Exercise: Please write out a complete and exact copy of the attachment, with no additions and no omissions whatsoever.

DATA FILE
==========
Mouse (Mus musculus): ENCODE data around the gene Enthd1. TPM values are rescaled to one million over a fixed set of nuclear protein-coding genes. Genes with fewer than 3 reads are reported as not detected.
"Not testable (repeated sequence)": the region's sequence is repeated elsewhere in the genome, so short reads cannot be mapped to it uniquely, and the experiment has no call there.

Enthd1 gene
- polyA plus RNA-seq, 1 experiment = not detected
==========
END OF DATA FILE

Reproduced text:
Mouse (Mus musculus): ENCODE data around the gene Enthd1. TPM values are rescaled to one million over a fixed set of nuclear protein-coding genes. Genes with fewer than 3 reads are reported as not detected.
"Not testable (repeated sequence)": the region's sequence is repeated elsewhere in the genome, so short reads cannot be mapped to it uniquely, and the experiment has no call there.

Enthd1 gene
- polyA plus RNA-seq, 1 experiment = not detected